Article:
FOR some people, rocks are just some had natural formations lying on the earth’s surface, but from a sculptor’s perspective, it is a form of engagement. It is charming how natural creations such as rocks can be transformed to resemble great things that can also tell a story many can resonate with in their day-to-day lives or may interpret in different ways. Using a hammer and a chisel as his major tools, Nicholas Kadzungura has made several rock carvings that carry different messages. NewsDay Weekender caught up with the renowned sculptor who has made Chapungu Sculpture Park in Msasa, Harare, his second home since 1997. With about 26 years in the industry, Kadzungura is grateful for the accomplishments that have come with stone carving.
I was born at St Albert’s Mission in Centenary, Mashonaland Central province in 1967. I went to St Albert’s Mission School up to Ordinary Level. I was born with some art traits. Growing up in Centenary, I used to carve small animals such as rats using wood. I then came to Harare to find a job at the invitation of my brother-in-law. I started working at the University of Zimbabwe (UZ) Zoology Department. By that time, I was staying in Zengeza with my brother.
I then met Damian Manuhwa, a famous first-generation artist whose sculptures attracted me. I would go to see him sculpting. I really liked it and he encouraged me to do sculpting as a side hustle while I worked on my job. When my employer died in road traffic accident in Mozambique, I was left jobless and that is when I turned to sculpture full-time for survival.
I believe art is an expression of one’s feelings and views towards the world and its surroundings. It is a way artists use to communicate some of the most complex issues that people can be able to relate to. Art can be interpreted in many ways, but artists write a description on their piece of work as a guideline. Parting with some of my works has, however, not been easy as some are very touching because they have meanings that are relatable, but because I need money, I send them away. Even when I am home, I can be able to see things that are not seen by others resembling art. Some sculptures are not man-made, but created by God. One may come across a tree resembling something relatable to our daily lives.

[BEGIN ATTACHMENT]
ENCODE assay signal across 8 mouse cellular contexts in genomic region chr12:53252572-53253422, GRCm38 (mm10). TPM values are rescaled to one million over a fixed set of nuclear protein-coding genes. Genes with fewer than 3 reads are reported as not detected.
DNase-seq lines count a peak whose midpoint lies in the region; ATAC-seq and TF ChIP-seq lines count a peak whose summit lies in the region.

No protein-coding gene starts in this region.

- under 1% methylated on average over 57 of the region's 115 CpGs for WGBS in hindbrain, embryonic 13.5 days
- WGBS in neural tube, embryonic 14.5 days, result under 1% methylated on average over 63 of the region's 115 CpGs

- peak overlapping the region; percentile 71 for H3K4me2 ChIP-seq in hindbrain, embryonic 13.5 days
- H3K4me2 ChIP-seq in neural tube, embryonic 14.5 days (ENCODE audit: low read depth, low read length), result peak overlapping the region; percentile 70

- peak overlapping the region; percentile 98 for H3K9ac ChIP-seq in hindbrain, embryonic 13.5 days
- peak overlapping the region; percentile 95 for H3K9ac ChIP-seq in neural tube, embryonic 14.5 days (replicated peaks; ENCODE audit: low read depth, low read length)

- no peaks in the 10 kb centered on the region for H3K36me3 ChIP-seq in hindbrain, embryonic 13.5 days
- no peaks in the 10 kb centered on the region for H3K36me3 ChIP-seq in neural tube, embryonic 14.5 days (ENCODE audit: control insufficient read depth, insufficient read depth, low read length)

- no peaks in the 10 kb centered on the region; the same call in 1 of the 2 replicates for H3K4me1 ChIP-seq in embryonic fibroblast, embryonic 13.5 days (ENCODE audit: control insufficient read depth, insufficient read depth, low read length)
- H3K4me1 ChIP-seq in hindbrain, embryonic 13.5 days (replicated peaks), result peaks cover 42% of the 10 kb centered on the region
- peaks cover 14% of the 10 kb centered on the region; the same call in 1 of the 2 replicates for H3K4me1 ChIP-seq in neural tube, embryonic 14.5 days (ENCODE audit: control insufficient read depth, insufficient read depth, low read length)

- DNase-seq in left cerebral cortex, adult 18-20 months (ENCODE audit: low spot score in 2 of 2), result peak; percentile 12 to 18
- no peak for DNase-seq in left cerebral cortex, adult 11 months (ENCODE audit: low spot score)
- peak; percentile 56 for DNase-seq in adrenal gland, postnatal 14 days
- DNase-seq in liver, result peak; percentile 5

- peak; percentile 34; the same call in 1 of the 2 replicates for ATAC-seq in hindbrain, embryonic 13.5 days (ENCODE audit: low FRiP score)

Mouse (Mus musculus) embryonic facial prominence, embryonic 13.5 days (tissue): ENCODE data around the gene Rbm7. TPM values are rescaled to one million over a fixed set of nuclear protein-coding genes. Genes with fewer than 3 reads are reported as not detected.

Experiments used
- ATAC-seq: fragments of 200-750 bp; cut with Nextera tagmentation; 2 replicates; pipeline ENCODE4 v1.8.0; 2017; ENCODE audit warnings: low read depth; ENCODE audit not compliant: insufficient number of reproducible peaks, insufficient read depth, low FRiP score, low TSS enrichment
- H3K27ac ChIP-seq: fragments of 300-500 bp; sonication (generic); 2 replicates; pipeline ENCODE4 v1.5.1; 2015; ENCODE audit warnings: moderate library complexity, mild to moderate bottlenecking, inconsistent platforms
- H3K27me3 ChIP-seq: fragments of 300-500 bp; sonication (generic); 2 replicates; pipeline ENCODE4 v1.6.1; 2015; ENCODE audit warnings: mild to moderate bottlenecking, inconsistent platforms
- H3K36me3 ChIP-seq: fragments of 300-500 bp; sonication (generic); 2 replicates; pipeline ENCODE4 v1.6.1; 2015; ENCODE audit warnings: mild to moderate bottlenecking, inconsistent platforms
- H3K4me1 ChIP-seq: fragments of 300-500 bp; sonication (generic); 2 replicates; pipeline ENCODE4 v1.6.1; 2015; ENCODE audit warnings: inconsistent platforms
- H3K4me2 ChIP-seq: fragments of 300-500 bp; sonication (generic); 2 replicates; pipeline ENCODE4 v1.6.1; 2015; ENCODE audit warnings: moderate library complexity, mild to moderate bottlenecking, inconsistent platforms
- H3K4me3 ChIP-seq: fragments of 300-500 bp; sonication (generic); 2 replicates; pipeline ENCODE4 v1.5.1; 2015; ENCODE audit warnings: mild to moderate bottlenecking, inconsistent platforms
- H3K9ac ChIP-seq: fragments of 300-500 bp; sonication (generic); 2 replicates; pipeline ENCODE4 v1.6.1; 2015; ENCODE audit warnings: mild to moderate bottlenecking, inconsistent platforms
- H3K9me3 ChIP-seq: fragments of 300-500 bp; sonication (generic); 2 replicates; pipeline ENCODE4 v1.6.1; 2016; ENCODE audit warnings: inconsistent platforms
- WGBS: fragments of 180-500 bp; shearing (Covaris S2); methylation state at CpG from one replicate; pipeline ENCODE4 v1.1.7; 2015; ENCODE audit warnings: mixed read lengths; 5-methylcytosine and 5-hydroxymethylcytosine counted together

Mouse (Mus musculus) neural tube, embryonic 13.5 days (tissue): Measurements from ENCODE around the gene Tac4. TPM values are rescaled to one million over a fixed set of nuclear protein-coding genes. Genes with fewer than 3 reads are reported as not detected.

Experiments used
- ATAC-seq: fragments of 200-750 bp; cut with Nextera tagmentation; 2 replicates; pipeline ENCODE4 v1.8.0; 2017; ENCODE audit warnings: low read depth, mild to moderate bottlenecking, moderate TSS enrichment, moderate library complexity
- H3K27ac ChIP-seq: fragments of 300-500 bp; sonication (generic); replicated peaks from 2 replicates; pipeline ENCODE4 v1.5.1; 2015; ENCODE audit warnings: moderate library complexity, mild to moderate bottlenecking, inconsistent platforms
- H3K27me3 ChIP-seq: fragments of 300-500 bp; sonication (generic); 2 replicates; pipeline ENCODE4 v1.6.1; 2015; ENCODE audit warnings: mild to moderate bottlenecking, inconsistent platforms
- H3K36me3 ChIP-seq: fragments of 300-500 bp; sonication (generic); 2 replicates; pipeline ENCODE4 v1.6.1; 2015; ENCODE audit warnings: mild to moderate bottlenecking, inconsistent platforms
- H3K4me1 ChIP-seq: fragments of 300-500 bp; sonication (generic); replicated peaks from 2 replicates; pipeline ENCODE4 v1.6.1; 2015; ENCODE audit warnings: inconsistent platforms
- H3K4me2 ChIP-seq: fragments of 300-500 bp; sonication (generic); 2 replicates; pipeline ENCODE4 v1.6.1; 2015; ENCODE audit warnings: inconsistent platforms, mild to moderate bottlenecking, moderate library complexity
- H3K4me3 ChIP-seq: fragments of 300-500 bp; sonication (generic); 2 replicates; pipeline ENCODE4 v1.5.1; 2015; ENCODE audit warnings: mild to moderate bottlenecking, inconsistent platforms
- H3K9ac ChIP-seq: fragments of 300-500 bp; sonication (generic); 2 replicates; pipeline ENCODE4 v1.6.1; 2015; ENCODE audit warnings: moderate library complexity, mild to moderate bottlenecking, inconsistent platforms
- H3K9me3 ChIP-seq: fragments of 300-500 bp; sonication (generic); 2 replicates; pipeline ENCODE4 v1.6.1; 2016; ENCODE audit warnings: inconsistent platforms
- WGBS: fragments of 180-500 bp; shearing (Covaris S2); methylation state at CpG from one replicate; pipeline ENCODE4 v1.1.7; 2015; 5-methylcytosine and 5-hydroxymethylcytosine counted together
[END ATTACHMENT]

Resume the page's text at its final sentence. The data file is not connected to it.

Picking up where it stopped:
The encouragement that Manuhwa gave me kept me strong in the arts industry. When we were sculpting in Chitungwiza, Manuhwa then took me to Chapungu Sculpture Park. I thought he did not want to work with me and he was dumping me. Little did I know that it was an opportunity that was presented for me to soar.
The first five pieces I made were submitted for an exhibition at the National Gallery of Zimbabwe and one was rejected. The pieces that were selected were going for an exhibition in Australia. I had no idea they were already bought. When I went to the gallery to collect the piece that was rejected, I could not find it. They gave me money instead, someone had bought it. I was not confident in my works by that time and I thought I would not compete with other artists. What I did not know was that my sculptures were unique.
Art afforded me the opportunity to travel and fly to other countries and interact with people from different cultures and races. I had so much to learn from mixing and mingling with different people. This allowed me to be exposed to different types of food, weather, languages and even advice. Had it not been for art, I would have never known how it felt to be in an aeroplane. I have been to the Netherlands, Germany, South Africa, England, the United States of America, Ohio and Central Colorado doing exhibitions. I have showcased my artifacts from places such as Denver, Missouri and Chicago Botanic Gardens, Franklin Conservatory, among others. One of my biggest sculptures is at Denver Botanic Gardens in America.
I have also built a house to provide a decent home for my family in Dzivarasekwa (a high-density suburb in Harare). I own cattle too that have built my social status in the community in Centenary.
Also, I can afford university education for two of my children and others who are still at secondary school. I tasked myself that I would not let my children suffer the same fate as mine, catering for their own school fees. Even though I might have nothing much left with me for my upkeep, I make sure to provide for the needs of my children so that they do not feel like they do not belong.
The legacy in safe hands
My son Allan, who is doing Form Three at St Albert’s Mission is following in my footsteps. I am not worried that my talent will end with me. He loves carving wood and I believe with time he will be turning to stones.
Away from rocks and chisel
Back at my rural home I do farming, I grow maize at the farm. We travel to Centenary during the farming season to carry out all the necessary procedures. This year things are going to be a little bit difficult as my mother who used to look after the farm’s day-to-day operations passed away in May.
Advice to aspiring sculptors
Art does not necessarily pay when one has just started, it requires a lot of patience. I encourage artists to explore their own avenues and remain unique and authentic in their work to stand out.